BGE seeks to reverse order for $10M liner Clay barrier required by Board of Appeals

July 14, 1998|By Cheryl Lu-Lien Tan | Cheryl Lu-Lien Tan,SUN STAFF

Baltimore Gas and Electric Co. asked an Anne Arundel judge yesterday to throw out an order requiring the utility to spend $10 million to prevent fly ash from contaminating ground water in the Solley community.

The hearing before District Judge Ronald A. Silkworth was the latest step in the long-running battle by Solley residents to stop the utility giant from using millions of tons of fly ash -- a byproduct of burning coal for electricity -- as fill under its Brandon Woods Business Park.

The residents also claim that fly ash -- a powdery, gray substance that floats easily in air -- is a potential respiratory hazard. BGE says its use of fly ash is safe. Yesterday, the argument centered mostly on whether a liner is necessary to protect the community's drinking water.

In January, the county Board of Appeals ordered BGE to install a $10 million clay liner under the fly ash fill.

But yesterday, BGE attorney Ed Lechowitz said the Board of Appeals' order was arbitrary and that a clay liner would not solve the problem of contamination -- if such contamination existed, which the utility disputes.

"There is no evidence that this is the type of liner that should be imposed, if any is to be imposed," he said.

Yesterday's 2 1/2 -hour hearing has extended a debate over BGE's fly-ash disposal site along Solley Road in northern Anne Arundel County that has spanned almost 16 years.

Since the utility began using 3 million tons of fly ash as fill on which to build a three-section business park in the community in 1982, residents have been worried about its impact on their health and environment.

BGE, which burns about 5 million tons of coal a year -- producing 500,000 tons of fly ash -- drew heated criticism from residents when the third section of the business park started going up about five years ago.

Residents are fighting to get building permits for the third section rescinded, or to have the state or EPA require more stringent permits.

During yesterday's hearing, attorneys on both sides discussed at length whether the county Board of Appeals had the right to issue the order. The board made its decision after more than seven months of hearings of at least three hours each.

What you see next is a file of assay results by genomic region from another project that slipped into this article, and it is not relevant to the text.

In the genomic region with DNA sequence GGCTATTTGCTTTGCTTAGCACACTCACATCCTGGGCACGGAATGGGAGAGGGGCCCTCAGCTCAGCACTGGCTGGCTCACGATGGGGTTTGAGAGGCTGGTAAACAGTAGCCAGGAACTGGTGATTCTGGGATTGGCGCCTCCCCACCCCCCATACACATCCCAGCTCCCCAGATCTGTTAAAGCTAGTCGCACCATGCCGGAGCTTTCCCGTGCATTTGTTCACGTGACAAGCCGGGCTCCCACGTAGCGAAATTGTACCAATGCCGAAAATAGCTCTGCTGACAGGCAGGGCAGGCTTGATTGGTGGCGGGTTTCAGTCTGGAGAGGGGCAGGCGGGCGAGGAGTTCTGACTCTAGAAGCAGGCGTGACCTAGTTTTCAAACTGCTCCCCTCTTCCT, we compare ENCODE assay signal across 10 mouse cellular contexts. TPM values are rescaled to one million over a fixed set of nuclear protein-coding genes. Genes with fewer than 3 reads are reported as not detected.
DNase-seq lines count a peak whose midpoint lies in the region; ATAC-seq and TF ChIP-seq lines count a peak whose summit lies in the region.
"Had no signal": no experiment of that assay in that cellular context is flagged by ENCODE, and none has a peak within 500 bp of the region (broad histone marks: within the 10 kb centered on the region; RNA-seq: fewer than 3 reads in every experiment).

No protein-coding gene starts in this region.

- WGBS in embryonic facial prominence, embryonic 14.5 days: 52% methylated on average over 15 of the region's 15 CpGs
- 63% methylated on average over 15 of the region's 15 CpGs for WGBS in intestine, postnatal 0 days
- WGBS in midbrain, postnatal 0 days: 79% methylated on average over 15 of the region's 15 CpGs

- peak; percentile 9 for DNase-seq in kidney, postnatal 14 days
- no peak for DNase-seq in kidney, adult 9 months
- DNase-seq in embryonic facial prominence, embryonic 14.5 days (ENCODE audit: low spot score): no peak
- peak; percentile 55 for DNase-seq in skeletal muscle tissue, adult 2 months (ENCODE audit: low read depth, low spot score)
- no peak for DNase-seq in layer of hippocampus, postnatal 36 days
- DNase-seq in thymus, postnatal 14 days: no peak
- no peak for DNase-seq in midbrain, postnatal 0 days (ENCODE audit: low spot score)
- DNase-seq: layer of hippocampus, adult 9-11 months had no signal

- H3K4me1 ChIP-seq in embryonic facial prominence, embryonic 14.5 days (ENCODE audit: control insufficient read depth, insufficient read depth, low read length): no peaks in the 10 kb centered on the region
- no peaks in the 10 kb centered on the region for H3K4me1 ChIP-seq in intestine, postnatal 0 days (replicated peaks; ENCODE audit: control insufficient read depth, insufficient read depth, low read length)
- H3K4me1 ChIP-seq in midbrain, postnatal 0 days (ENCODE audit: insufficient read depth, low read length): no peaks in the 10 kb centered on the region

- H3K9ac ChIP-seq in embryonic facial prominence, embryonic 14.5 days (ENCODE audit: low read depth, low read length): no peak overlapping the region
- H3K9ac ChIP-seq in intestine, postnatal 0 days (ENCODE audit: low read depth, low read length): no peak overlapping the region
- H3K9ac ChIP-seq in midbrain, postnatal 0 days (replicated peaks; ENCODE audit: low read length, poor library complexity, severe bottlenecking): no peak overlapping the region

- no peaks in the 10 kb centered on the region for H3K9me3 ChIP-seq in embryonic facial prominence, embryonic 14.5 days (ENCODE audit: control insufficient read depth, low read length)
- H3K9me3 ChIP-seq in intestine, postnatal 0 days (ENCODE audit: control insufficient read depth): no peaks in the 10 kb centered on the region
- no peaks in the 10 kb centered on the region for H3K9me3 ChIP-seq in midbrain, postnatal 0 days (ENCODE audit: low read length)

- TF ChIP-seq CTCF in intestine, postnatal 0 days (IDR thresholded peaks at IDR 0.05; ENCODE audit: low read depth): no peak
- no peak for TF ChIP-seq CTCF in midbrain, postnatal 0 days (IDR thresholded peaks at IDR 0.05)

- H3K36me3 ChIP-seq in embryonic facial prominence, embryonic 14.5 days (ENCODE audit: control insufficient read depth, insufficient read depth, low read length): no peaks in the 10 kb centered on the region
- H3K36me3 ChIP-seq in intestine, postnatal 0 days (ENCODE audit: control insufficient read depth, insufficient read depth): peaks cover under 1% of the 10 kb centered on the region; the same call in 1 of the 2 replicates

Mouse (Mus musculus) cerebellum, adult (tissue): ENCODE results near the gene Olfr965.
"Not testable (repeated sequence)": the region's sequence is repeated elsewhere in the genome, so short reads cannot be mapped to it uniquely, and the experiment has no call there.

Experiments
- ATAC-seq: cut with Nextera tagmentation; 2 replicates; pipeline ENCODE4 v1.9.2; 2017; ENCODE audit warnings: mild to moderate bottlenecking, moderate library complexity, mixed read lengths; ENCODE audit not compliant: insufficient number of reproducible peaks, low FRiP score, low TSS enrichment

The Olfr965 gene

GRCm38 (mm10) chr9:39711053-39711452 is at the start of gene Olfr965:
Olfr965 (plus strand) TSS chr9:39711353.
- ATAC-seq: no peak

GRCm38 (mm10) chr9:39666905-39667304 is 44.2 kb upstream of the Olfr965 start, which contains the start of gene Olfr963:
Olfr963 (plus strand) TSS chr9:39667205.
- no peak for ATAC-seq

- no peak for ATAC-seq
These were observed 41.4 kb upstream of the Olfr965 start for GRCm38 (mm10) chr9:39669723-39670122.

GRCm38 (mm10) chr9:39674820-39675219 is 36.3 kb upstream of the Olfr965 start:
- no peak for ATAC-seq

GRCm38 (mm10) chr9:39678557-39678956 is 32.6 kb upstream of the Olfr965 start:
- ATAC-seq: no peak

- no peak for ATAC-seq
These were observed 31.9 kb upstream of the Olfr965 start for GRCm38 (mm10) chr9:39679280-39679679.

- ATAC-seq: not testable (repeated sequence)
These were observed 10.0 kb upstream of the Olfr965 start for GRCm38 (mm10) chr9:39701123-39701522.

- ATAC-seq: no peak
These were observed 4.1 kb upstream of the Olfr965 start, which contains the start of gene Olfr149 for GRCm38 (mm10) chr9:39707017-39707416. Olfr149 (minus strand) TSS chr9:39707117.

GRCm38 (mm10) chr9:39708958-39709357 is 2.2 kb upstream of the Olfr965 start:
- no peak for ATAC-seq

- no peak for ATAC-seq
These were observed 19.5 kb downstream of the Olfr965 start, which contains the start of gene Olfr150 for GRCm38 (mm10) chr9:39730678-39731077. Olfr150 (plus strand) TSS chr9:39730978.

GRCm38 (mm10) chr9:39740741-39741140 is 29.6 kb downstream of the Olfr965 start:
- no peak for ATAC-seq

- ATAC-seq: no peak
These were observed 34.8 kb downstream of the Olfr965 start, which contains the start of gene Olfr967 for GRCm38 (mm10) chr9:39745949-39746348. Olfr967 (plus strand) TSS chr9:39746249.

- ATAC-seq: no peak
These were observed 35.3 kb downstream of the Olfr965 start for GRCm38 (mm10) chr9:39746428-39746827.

Deborah Jennings, another of BGE's attorneys, stressed that the state Department of the Environment had not required any form of clay liner in the past. She described the board as "a group of people who were well-intended but don't see these kinds of issues every day" and who "responded to scare tactics" by the residents' lawyers.

"I think the board went off on a tangent and thought it was doing the right thing" in requiring the liner, Jennings said. "But [the board] didn't really understand the context under which it was operating."

John B. Britton, who represented the residents, bristled at Jennings' statements.

"I took offense and I bet the community takes offense," Britton said. "This community is not irrational. They've spent a lot of money getting experts" who testify that the site has a potential negative impact on the community's environment.

Britton repeatedly stressed the need for a clay liner to protect an aquifer under the BGE disposal site.

He argued that the existing natural clay layer that separates the fly ash fill from the aquifer is "not impermeable, nor is it continuous."

Britton also asked why BGE has not done air monitoring in the area.

"BGE has not presented any affirmative evidence showing that they do not impact air quality," Britton said. "There has been no comprehensive air analysis at all."

BGE spokeswoman Kathleen Nolan said she was frustrated that Britton brought up issues unrelated to what the appeal essentially is about -- the clay liner requirement.

"I felt like a lot of other peripheral issues were put on the table that had previously been discussed and dismissed" at the board hearings, Nolan said. "This was their excuse to get into other issues as well. But certainly this was an opportunity for us to stipulate why we believe this condition should be stricken."

The judge is expected to make his decision in a few weeks. In the meantime, each side said it is confident it will prevail.

"Our arguments are the greatest," Britton said, "so I expect the judge to rule in our favor."

Pub Date: 7/14/98

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